Feeling dizzy or lightheaded is one of the most common side effects of many prescription drugs. Meds that cause a sudden drop in blood pressure, dehydration, or low blood sugar can trigger dizziness, which can also increase your risk of falling and hurting yourself. Studies demonstrate that the more medications you take, the more likely you are to fall—and that's especially true in older adults.

Falls are a major cause of injuries, sending millions to emergency rooms each year and causing more than 32,000 deaths, according to the most recent figures from the Centers for Disease Control and Prevention.

“Dizziness may be caused, or made worse, by taking a combination of drug products or by drinking alcohol with your medication," says Barb Young, RPh, an editor at the American Society of Health-Systems Pharmacists. "Always tell your pharmacist all of the medications that you are taking or plan to take, including OTC products or alcohol,” she notes.

More on Drug Safety

If a certain drug makes you dizzy, ask your doctor whether you can change medications, say researchers at the Chicago Medical School. Or you might be able to reduce your risk by reducing the dose.

With the help of the American Society of Health-Systems Pharmacist, CR Best Buy Drugs put together a list of common drugs that can cause dizziness (all require a prescription, unless noted), plus what to consider trying instead.

If you don’t see your drug here but you’ve felt dizzy, check the drug information you got from the pharmacist or ask your doctor whether your medication could be the cause.

Most important, if you or somebody you are with experiences dizziness along with chest pain, heart palpitations, shortness of breath, leg or arm weakness, seizures, or fainting, call 911 immediately. It could be the symptoms of a heart attack or stroke.

Anticonvulsants

Used for: Bipolar disorder, diabetic neuropathy, epilepsy, and fibromyalgia.

Examples: Divalproex (Depakote), gabapentin (Neurontin), and pregabalin (Lyrica).

What to try instead: If you have epilepsy, keep taking your meds and ask your doctor about whether you need a drug-level check, adjustment of your dosing schedule, or a different medication. Talk to your doctor about other options that might be safer and work better.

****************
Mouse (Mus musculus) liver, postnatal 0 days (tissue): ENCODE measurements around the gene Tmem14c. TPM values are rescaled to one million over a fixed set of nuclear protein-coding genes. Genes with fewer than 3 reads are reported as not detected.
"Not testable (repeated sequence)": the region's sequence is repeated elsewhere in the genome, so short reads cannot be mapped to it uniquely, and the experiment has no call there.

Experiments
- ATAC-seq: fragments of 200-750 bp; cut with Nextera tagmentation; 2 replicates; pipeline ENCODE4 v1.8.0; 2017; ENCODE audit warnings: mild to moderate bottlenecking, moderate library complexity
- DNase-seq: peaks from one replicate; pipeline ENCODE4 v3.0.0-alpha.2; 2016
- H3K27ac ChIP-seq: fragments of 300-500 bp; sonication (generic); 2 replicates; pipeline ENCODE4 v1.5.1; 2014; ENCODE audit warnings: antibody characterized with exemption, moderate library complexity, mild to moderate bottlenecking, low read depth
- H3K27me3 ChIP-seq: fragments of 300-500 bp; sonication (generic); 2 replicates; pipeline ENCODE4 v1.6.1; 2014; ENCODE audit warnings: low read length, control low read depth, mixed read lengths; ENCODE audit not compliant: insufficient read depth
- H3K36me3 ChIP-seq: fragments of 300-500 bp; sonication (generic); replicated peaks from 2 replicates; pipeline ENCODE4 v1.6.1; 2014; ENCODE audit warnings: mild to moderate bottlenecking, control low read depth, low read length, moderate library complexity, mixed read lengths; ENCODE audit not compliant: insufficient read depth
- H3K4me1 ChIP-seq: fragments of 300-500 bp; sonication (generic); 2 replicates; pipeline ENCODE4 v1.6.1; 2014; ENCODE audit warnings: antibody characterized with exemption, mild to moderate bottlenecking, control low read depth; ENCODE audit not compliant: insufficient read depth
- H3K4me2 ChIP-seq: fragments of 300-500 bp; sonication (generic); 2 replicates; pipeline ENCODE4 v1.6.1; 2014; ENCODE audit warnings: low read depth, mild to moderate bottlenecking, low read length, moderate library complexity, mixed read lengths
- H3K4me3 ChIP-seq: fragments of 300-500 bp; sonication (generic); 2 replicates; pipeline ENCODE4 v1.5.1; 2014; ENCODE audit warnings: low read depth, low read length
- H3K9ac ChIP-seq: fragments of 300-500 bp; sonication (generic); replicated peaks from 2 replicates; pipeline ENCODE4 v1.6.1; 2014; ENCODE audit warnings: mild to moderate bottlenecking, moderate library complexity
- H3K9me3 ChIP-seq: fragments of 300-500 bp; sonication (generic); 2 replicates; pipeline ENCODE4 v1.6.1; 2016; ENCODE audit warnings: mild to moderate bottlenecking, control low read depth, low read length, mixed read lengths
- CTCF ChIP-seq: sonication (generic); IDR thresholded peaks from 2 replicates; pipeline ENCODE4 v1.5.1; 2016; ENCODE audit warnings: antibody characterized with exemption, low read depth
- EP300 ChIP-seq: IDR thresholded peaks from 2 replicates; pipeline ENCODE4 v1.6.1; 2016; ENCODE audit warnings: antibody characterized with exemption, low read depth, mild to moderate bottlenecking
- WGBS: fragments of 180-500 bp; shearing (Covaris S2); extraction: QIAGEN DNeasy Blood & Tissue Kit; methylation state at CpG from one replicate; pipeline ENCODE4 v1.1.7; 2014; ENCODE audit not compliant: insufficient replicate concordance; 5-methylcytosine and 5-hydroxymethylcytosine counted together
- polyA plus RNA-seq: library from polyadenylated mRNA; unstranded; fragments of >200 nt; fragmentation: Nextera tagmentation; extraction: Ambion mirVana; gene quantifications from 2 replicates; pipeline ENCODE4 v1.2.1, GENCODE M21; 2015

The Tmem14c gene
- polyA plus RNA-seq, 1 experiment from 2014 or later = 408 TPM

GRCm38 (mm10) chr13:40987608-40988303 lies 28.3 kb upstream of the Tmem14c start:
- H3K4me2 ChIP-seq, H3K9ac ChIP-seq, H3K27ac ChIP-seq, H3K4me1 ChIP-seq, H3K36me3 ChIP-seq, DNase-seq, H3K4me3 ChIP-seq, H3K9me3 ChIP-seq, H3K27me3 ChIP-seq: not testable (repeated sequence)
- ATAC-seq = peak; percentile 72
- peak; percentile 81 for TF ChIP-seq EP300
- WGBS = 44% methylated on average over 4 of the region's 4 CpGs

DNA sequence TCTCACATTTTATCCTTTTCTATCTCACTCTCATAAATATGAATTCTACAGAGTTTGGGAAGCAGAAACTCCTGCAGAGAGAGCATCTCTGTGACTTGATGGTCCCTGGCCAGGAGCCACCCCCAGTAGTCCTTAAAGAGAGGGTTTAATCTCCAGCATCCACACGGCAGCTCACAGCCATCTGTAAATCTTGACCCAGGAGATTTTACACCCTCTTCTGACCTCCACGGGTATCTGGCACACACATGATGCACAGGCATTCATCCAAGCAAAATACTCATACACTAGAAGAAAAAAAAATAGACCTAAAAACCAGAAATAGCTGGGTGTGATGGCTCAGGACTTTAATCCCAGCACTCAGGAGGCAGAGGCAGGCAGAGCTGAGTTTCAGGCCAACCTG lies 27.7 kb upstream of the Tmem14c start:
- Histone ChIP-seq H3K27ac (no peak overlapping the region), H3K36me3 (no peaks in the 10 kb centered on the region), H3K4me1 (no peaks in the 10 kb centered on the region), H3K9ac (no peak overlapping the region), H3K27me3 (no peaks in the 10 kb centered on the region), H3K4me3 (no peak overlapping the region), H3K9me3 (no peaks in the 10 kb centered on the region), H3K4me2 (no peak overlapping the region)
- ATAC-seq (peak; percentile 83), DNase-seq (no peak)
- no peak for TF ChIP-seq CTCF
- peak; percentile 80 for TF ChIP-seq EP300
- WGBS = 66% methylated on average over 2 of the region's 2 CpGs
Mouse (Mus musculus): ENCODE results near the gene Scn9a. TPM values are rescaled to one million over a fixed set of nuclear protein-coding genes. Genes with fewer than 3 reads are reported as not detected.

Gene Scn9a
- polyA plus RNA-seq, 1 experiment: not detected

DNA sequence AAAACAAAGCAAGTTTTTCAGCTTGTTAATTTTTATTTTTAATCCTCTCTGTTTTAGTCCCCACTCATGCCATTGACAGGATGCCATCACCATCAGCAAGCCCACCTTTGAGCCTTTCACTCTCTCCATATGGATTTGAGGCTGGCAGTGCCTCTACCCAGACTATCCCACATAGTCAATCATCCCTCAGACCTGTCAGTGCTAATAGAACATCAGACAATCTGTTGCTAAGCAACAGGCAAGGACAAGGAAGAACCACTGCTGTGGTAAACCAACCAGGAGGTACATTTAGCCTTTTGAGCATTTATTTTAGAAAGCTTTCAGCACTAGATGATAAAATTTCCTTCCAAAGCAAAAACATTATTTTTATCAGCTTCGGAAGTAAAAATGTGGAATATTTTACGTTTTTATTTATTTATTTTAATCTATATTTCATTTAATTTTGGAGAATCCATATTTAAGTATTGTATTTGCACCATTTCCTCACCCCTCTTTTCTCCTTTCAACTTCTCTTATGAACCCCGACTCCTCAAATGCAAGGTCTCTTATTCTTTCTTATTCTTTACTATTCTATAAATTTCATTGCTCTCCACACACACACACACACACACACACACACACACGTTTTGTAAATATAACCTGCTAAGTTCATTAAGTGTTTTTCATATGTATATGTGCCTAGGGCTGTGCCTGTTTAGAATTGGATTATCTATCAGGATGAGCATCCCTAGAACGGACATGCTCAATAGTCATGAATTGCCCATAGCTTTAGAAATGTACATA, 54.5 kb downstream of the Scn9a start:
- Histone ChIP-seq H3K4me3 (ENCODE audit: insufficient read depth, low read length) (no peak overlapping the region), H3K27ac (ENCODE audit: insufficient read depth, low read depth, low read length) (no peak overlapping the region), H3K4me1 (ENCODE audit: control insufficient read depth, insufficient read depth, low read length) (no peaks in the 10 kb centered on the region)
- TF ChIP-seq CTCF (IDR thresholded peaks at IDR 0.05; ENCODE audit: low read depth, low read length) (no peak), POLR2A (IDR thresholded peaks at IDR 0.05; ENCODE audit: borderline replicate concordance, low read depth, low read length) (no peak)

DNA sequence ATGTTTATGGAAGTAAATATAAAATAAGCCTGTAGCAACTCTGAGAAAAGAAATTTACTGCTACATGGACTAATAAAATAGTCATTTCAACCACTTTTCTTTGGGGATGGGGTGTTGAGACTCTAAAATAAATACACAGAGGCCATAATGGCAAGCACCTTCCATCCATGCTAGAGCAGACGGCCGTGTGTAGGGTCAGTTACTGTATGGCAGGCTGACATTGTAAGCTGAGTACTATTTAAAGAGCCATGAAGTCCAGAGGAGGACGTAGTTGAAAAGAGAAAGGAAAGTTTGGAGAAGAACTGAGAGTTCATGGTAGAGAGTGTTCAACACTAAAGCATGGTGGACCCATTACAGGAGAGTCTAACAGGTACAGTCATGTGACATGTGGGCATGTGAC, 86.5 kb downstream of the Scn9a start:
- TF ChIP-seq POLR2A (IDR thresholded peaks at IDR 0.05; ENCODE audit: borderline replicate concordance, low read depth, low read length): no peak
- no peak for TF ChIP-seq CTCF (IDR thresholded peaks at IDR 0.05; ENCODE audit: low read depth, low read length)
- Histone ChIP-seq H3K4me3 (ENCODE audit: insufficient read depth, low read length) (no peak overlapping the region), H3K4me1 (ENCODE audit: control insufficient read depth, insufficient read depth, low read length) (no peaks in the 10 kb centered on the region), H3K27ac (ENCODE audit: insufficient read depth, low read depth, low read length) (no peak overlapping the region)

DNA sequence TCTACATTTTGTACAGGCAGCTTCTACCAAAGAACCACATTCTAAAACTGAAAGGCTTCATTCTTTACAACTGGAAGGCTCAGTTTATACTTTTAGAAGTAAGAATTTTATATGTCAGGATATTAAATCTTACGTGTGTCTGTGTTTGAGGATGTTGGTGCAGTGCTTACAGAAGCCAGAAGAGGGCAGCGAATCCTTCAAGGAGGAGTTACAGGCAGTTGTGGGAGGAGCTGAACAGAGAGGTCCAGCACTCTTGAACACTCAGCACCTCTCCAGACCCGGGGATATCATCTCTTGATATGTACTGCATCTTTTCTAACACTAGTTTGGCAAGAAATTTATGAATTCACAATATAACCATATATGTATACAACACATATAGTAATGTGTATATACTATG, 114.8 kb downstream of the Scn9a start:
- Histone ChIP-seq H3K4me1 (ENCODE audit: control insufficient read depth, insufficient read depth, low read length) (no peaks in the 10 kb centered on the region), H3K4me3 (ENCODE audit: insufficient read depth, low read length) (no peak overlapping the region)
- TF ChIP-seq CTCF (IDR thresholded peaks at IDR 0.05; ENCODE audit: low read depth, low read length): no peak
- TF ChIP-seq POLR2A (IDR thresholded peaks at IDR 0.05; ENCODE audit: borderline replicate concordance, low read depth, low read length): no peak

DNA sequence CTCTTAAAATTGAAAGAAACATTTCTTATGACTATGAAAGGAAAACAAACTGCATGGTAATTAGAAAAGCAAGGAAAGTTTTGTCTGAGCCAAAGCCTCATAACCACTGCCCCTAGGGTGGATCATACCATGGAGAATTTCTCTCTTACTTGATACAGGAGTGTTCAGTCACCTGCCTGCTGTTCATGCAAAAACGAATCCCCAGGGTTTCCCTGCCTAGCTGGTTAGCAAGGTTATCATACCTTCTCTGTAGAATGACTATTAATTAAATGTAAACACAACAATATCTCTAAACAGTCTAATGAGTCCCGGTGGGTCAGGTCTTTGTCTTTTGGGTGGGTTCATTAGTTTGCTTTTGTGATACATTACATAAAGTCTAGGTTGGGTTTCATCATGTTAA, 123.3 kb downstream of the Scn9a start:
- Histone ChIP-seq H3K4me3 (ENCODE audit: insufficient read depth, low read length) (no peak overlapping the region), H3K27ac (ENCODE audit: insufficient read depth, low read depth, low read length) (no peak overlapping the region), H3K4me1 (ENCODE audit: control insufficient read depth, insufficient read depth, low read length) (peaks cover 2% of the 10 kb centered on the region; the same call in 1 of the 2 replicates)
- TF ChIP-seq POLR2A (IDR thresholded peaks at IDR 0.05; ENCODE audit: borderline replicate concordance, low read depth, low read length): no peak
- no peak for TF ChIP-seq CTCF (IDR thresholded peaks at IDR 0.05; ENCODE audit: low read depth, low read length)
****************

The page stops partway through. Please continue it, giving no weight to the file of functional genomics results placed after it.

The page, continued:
Antidepressants

Used for: Depression and anxiety.

Examples: Fluoxetine (Prozac), sertraline (Zoloft), and trazodone (Desyrel).

What to try instead: Counseling or psychotherapy can often help as much or more than medication, especially for mild depression. But don’t suddenly stop taking an antidepressant—or any prescription drug—without your doctor’s OK. Doing so could trigger withdrawl symptoms.

Blood Pressure Drugs

Used for: High blood pressure.

Examples: All drugs used to treat the condition, including ACE inhibitors such as lisinopril (Zestril), beta-blockers such as propranolol (Inderal), metoprolol (Lopressor), diuretics such as furosemide (Lasix) and hydrochlorothiazide, and calcium-channel blockers such as amlodipine (Norvasc) .

What to try instead: Losing weight—with exercise and a healthy diet—can reduce or even eliminate the need for drugs. If that doesn’t lower your blood pressure enough, ask your doc about trying a different drug or combination of drugs.

Muscle Relaxants

Used for: Back, head, and neck pain.

Examples: Cyclobenzaprine (Amrix) and metaxalone (Skelaxin).

What to try instead: There is scant evidence showing that those drugs work, so first try nondrug therapies such as a heating pad, exercise, biofeedback, physical therapy, progressive relaxation, massage, and yoga. You might also want to try an over-the-counter pain reliever, such as ibuprofen (Advil and generic) or naproxen (Aleve and generic). They also have been associated with dizziness, but it’s rare.

Nitroglycerin

Used for: Angina (chest pain).

What to try instead: There is no substitute for nitroglycerin, but you can reduce your risk of dizziness by sitting down before taking it and remaining seated for up to 5 minutes afterward, says our Chief Medical Consultant, Marvin M. Lipman, M.D.

Pain Relievers

Used for: Pain.

Examples: Hydrocodone (an opioid) and over-the-counter ibuprofen and naproxen.

What to try instead: For everyday pain, try acetaminophen (Tylenol and generic).

Sleeping Pills

Used for: Insomnia.

Examples: Diphenhydramine (Benadryl, Unisom, Sominex), temazepam (Restoril), eszopiclone (Lunesta), and zolpidem (Ambien).

What to try instead: New treatment guidelines for insomnia suggest that type of talk therapy called cognitive behavioral therapy may work as well as or even better than sleeping pills. Also try improving your sleep by avoiding caffeine and alcohol after dinner and turning off computers and TV within 1 hour of bedtime.

Editor's Note: This article and related materials are made possible by a grant from the state Attorney General Consumer and Prescriber Education Grant Program, which is funded by the multistate settlement of consumer-fraud claims regarding the marketing of the prescription drug Neurontin (gabapentin).